I was reading about the formation of 福井 Prefecture recently and I was a bit confused about two sections quoting old texts:


My interpretation is that this means: The people of southern 越 and the people of 加賀, 能登 and 越中 are in perpetual strife. They are in a state of 氷炭相容レサル.

I'm not sure what the レサル means, but I suppose 氷炭相容レサル is likely the same as 氷炭相容れず, indicating さる=ず. I guess really maybe it means ざる?


My interpretation is that this is trying to say: One must be aware that one day this might be the basis of upheaval.

From context and with the idea that さる=ず. I guess that へらからさる means べからざる. Is this right and these differences are just due to some typography in older Japanese? Or is this a transcription error? (I also saw a number of instances of ルヘカラサル on Shounagon so I'm not that certain of the transcription error explanation)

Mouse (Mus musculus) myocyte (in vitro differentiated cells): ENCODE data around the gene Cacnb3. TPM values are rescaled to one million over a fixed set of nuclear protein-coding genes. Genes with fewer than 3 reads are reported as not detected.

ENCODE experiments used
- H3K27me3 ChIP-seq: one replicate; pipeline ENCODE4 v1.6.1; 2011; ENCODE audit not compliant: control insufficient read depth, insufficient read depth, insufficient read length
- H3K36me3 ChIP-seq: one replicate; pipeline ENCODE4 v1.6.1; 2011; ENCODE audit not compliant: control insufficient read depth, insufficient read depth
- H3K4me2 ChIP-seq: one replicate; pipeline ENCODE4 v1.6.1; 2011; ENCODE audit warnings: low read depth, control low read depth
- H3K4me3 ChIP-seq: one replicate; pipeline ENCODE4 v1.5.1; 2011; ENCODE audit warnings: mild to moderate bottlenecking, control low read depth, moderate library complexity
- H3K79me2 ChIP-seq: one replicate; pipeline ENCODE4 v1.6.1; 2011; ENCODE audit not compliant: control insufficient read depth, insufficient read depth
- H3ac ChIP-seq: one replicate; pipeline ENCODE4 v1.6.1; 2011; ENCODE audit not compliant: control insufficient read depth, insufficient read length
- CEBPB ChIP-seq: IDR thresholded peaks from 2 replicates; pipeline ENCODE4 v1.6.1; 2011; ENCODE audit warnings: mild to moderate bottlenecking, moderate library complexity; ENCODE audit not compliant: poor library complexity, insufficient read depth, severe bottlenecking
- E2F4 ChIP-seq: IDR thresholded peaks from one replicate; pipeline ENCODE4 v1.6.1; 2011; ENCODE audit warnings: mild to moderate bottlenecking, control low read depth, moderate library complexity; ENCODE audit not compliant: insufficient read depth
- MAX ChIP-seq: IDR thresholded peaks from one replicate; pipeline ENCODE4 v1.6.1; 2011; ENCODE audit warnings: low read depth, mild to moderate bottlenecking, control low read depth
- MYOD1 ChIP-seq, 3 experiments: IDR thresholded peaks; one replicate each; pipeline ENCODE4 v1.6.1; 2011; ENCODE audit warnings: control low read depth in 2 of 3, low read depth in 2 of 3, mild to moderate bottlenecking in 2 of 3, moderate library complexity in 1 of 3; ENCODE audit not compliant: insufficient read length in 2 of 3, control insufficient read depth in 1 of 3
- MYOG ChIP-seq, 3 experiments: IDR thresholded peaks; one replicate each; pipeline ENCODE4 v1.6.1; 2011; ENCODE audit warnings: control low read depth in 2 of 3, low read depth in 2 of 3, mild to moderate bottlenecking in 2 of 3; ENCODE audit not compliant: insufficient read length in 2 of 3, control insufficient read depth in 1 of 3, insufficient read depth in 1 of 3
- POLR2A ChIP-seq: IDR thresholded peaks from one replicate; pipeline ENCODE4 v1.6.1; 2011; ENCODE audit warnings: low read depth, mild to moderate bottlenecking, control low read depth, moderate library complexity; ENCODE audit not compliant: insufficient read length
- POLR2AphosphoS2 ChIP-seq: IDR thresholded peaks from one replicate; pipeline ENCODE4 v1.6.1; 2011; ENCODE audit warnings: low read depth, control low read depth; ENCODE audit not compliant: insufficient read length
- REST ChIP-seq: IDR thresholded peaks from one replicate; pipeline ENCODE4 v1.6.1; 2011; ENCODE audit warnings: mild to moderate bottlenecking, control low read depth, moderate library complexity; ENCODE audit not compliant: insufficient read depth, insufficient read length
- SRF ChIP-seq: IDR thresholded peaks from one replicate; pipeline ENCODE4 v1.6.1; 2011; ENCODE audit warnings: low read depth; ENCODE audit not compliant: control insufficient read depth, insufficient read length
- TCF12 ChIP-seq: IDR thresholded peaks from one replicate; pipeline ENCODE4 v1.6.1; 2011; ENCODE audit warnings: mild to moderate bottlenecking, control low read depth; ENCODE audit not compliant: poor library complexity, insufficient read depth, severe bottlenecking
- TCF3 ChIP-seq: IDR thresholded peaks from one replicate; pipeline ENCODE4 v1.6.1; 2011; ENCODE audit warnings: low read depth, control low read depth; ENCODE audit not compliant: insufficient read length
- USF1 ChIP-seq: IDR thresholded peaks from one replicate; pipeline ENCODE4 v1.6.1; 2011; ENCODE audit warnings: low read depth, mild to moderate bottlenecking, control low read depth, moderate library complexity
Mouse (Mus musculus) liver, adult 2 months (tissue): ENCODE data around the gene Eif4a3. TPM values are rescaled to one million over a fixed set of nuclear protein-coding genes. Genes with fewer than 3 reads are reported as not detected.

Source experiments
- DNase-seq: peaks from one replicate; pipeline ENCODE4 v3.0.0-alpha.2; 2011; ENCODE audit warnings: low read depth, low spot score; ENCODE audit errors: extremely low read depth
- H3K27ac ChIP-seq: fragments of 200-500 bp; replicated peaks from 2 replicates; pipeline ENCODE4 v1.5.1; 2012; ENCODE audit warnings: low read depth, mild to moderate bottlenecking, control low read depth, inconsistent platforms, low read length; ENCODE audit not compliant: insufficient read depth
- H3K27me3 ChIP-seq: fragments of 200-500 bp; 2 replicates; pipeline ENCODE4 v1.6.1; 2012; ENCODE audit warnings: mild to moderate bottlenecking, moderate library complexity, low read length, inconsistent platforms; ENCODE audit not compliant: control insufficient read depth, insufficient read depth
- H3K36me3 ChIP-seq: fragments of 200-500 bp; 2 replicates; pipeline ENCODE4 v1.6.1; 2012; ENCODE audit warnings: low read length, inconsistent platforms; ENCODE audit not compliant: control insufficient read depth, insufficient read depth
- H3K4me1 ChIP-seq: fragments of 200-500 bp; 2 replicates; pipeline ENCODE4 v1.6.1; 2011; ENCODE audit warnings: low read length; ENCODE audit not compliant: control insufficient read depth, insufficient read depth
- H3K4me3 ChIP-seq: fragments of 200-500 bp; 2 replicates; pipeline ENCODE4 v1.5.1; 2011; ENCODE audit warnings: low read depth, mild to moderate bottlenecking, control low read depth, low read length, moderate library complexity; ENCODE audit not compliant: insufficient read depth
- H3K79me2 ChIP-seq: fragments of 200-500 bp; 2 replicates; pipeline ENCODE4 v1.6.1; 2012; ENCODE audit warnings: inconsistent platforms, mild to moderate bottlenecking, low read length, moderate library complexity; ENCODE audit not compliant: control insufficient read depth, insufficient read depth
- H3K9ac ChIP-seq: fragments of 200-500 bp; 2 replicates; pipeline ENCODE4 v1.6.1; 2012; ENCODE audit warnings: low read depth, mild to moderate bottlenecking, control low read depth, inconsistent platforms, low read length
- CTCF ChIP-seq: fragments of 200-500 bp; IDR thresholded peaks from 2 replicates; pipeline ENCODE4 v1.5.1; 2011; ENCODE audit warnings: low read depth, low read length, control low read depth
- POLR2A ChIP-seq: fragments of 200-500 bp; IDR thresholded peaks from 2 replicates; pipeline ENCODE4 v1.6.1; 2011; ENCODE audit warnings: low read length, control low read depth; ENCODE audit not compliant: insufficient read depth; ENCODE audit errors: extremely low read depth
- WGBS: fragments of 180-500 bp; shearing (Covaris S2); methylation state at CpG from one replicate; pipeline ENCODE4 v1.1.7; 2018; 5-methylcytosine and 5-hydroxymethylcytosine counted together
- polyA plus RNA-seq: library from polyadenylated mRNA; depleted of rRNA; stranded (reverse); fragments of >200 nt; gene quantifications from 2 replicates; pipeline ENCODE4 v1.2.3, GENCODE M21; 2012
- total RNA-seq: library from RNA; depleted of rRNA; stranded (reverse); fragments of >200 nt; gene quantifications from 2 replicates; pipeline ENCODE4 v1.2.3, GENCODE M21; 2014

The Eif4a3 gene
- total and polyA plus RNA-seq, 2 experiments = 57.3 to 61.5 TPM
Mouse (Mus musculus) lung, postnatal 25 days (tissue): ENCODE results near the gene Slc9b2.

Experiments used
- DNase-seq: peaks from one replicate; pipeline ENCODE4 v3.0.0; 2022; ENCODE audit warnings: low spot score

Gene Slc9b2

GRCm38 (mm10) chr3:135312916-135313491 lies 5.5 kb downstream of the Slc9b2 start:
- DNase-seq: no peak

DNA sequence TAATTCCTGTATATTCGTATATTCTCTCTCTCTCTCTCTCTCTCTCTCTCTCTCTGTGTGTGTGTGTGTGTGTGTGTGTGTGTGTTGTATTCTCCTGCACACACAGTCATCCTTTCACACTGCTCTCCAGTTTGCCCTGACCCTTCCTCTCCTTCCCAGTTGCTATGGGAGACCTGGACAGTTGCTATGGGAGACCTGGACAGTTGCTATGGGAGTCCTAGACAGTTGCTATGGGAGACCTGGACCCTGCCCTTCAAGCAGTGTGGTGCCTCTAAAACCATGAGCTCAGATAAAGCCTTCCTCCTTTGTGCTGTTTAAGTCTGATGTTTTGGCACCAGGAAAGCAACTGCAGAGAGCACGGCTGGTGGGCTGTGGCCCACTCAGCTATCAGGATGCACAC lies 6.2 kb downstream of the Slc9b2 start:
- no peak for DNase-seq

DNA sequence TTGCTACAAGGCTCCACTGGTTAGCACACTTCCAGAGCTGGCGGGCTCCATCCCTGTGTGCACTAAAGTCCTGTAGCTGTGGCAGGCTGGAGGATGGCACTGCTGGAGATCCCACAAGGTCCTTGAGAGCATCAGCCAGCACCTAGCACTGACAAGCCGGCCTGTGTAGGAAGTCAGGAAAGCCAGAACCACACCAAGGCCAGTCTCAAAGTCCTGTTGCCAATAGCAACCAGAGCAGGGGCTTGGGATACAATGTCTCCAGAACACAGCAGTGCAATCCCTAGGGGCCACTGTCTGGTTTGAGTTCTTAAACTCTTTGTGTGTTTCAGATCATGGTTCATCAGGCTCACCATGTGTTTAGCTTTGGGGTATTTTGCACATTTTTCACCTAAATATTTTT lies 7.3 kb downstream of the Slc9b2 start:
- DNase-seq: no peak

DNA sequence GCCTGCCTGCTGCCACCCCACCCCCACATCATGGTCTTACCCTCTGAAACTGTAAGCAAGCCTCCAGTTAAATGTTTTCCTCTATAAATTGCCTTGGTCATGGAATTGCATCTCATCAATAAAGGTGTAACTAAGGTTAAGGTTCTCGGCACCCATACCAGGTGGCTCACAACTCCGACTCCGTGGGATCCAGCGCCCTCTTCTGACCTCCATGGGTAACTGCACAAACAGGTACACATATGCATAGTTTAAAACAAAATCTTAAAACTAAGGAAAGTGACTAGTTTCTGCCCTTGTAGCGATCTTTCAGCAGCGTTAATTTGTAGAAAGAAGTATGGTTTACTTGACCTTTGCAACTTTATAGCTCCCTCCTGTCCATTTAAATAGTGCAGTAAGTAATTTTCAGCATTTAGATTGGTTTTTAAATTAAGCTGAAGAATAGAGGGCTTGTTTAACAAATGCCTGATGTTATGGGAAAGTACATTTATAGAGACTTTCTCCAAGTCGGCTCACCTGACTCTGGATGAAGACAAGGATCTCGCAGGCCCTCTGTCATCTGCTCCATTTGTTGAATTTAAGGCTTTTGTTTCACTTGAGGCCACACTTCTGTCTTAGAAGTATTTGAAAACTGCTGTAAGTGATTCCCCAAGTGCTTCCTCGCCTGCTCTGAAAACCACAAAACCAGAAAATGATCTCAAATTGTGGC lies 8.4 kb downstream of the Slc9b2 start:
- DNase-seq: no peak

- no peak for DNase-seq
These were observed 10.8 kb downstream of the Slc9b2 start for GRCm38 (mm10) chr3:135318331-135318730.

1 Answer 1


Yes, this 相容レサル is 相容れざる in modern orthography, and ざる is a negation auxiliary. 氷炭相容れず is an idiom (although modern speakers use 水と油 much more commonly for this purpose). Likewise, 知ルヘカラサルナリ is 知るべからざるなり in modern orthography. The history of the voiced consonant mark (゛) is long, but its use was optional until relatively recently.



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    One factor that contributes to the absence of dakuten is that it looks more archaic, traditional, and thus prestigious. Actually the use of dakuten is fairly common since the 17th century, except in some authoritarian language like legal texts, just like how English laws are still full of old words that few people really understand. Commented Jul 5, 2023 at 13:31

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